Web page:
Tuwaitha Nuclear Research Center, located 18 km SSE of Baghdad, was the main site for Iraqi nuclear program. Tuwaitha is the location of the Osiraq reactor bombed by Israel in 1981. The Al Asil General Establishment at Al Tuweitha was the headquarters of the Iraqi Nuclear Commission. Activities included several research reactors, plutonium separation and waste processing, uranium metallurgy, neutron initiator development and work on number of methods of uranium enrichment. The Pure Lead Project at Al Tuweitha was engaged in the development of shielding for the nuclear weapons program.
At a location immediately outside Tuwaitha parts for the enrichment program were reportedly stored. Also outside Tuwaitha is a facility where magnetic coils and insulators were manufactured. Neither of these facilities were bombed during the Gulf War. Facility 416, the storage and warehouse area at Tuwaitha, was not at all damaged during the Gulf War. Facility 405 at Tuwaitha, operated by the Iraqi Atomic Energy Commission (IAEC) and the basis for the 411 Program ( the al-Tarmiya enrichment facility), was probably totally destroyed. [GulfLINK]Experiments on enrichment were conducted in the Laboratory Workshop Building (LWB). Operations in this building focused on the enrichment of uranium work included experiments with centrifuge, electromagnetic separator, and laser separation experiments. Also in this building was a group working on chemical processes using acetone. The "hot laboratories" were located in the lama building. [GulfLINK]
All nuclear fuel at this site was removed under IAEA monitoring. Equipment directly tied to the nuclear weapons program was destroyed in place.In April 1991, Iraq’s inventory of safeguarded highly enriched uranium included 35.58 kilograms of U235 which had been irradiated but could not be readily used in weapons production since the fissile material would have been difficult to extract quickly from the irradiated fuel. This material was held at two storage locations: a fuel pond, which contained the reactor core and fuel storage racks; and an emergency storage where fueld from the Tammuz-2 reactor core and associated pond had been transferred during the Gulf War. This emergency storage, designated "location B", consisted of pits in a farmland area a few miles from the Al Tuwaitha Nuclear Center. [IAEA April 1992 ]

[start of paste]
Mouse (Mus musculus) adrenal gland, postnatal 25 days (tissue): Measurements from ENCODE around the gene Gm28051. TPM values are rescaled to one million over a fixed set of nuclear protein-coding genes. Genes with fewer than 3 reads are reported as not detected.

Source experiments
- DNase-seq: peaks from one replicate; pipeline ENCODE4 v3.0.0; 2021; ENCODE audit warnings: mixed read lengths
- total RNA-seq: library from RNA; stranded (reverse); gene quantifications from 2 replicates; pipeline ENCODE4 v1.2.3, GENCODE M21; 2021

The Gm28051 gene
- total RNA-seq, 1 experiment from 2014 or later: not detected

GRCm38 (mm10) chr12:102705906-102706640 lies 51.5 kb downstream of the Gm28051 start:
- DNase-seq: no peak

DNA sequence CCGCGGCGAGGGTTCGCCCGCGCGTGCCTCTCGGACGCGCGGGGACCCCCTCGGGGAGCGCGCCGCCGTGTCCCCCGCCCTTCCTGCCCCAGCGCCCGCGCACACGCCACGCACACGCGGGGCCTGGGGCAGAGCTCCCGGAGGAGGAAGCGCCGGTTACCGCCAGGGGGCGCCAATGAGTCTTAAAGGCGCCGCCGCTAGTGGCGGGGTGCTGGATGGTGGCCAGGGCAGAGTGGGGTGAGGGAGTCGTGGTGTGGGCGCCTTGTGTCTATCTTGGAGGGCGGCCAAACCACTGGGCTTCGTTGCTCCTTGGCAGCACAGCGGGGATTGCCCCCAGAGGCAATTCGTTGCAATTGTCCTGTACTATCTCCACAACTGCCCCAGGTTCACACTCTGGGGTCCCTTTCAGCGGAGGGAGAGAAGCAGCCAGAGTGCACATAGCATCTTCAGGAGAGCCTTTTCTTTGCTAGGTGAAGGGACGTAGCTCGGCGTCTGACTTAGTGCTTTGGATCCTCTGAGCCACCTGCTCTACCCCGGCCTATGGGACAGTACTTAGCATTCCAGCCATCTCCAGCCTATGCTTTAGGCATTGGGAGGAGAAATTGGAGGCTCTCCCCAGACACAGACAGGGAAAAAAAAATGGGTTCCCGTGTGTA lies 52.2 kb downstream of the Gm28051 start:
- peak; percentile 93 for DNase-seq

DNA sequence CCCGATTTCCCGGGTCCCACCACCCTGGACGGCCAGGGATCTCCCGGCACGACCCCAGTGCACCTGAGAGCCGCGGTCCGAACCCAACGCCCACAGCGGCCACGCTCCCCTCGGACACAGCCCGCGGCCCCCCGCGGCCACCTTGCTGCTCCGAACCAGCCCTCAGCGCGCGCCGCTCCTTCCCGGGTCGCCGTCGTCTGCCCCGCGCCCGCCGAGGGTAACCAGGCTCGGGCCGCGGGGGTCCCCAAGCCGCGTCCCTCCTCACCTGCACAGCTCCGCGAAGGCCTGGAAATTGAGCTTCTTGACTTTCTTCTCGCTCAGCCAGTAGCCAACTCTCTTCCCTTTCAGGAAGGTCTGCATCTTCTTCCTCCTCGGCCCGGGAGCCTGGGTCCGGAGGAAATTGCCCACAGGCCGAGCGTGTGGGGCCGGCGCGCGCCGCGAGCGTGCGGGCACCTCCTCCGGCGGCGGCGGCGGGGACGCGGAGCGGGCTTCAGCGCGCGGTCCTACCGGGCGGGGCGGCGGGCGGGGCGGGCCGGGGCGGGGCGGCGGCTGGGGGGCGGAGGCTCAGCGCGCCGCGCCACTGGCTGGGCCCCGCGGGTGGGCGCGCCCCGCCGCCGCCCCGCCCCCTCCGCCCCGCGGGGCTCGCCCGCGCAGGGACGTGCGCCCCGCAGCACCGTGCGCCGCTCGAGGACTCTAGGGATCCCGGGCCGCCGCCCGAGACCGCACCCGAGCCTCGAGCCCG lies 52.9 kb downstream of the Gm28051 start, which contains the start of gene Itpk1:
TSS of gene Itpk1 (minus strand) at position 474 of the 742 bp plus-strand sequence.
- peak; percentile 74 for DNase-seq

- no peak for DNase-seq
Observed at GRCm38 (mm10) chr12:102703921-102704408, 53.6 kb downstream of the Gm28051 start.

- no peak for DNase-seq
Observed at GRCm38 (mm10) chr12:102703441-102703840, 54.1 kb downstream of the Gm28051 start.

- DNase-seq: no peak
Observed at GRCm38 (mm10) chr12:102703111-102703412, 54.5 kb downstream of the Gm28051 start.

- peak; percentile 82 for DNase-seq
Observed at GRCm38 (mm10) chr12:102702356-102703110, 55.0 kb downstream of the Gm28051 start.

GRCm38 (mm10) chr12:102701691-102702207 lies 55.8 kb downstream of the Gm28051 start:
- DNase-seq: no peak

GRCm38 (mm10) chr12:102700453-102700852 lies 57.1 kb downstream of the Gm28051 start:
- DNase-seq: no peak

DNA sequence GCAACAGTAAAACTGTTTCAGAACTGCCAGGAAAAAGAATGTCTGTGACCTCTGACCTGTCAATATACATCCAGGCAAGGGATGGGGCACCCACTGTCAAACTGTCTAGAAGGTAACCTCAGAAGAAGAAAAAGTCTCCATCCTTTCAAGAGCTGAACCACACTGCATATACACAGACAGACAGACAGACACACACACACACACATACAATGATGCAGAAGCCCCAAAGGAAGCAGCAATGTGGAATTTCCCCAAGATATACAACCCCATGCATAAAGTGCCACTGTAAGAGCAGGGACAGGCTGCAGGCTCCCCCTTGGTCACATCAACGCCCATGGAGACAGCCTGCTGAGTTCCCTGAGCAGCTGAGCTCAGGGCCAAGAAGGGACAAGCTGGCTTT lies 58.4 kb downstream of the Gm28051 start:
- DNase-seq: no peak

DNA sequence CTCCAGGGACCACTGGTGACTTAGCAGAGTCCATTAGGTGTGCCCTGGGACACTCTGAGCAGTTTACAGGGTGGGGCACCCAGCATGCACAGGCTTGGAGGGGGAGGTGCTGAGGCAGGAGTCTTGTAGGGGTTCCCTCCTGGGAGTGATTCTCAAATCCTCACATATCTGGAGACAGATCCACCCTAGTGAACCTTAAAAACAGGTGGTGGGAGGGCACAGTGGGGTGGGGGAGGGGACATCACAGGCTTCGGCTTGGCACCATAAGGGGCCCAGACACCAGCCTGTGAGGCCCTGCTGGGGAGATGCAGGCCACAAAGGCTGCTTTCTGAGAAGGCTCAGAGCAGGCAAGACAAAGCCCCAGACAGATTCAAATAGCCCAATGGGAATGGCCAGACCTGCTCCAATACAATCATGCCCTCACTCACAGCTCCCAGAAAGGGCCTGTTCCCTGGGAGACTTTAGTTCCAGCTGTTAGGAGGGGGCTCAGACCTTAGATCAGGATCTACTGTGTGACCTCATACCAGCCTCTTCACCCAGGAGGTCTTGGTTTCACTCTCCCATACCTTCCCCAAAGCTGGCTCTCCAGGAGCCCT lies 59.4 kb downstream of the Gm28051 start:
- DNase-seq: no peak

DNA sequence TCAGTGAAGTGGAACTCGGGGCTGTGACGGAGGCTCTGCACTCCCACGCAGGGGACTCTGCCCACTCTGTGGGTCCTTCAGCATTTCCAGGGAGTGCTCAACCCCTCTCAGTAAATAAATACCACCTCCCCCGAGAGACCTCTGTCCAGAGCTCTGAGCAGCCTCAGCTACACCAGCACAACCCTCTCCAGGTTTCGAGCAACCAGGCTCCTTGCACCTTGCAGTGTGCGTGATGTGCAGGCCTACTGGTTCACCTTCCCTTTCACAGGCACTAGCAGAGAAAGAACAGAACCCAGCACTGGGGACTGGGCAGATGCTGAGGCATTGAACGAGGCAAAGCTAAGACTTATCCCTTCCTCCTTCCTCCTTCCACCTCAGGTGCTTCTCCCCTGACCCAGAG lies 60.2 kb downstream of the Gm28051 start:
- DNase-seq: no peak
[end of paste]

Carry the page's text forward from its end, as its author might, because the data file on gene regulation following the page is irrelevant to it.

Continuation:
During the Gulf War the allied forces bombing of Iraqi facilities inflicted a maximum of 20 percent damage on the Iraqi nuclear weapons development program. Most of the damage occurred in two facilities--the headquarters (HQ) of the Iraqi nuclear weapons program, called the Tuwaitha or al-Diyalla facility, located on the southeastern edge of Baghdad, and the al-Safaa uranium enrichment factory located north of Baghdad. Allied forces bombing inflicted a great amount of damage on Tuwaitha; however, most of the facilities destroyed belonged to the Iraqi Nuclear Power Commission or were administrative facilities. The reactor building and a small test reactor, which remained from the time that Osirak was built both were destroyed. One production unit was damaged. This unit processed spent nuclear fuel and contained two hot cells for this purpose. Bombing of this unit caused some nuclear contamination. Because of the contamination, Tuwaitha was closed for two days after the bombing. The nuclear reactor building was damaged. The reactor inside the building was shut down before the gulf war. [GulfLINK]The Al Tuwaitha nuclear center was extensively equipped with "hot cells" for dealing with radioactive material, although many were severely damaged during bombing. However, concern remained about possible reconstruction and future use of the undamaged cells. Therefore, during the seventh inspection, these cells were rendered harmless by cutting off the manipulator arms and control wires. Associated glove boxes were rendered useless by pouring cement into them. As a long-term measure, epoxy resin was used along with cement to render harmless the mixers-settlers. The seventh and eighth IAEA inspections revealed special equipment essential to the nuclear weaponization programme for warhead development and assembly as distinct from nuclear material production. Two special video cameras ("streak cameras") were removed from Iraq and other equipment was sealed pending decisions on removal, destruction or monitoring. [IAEA April 1992 ]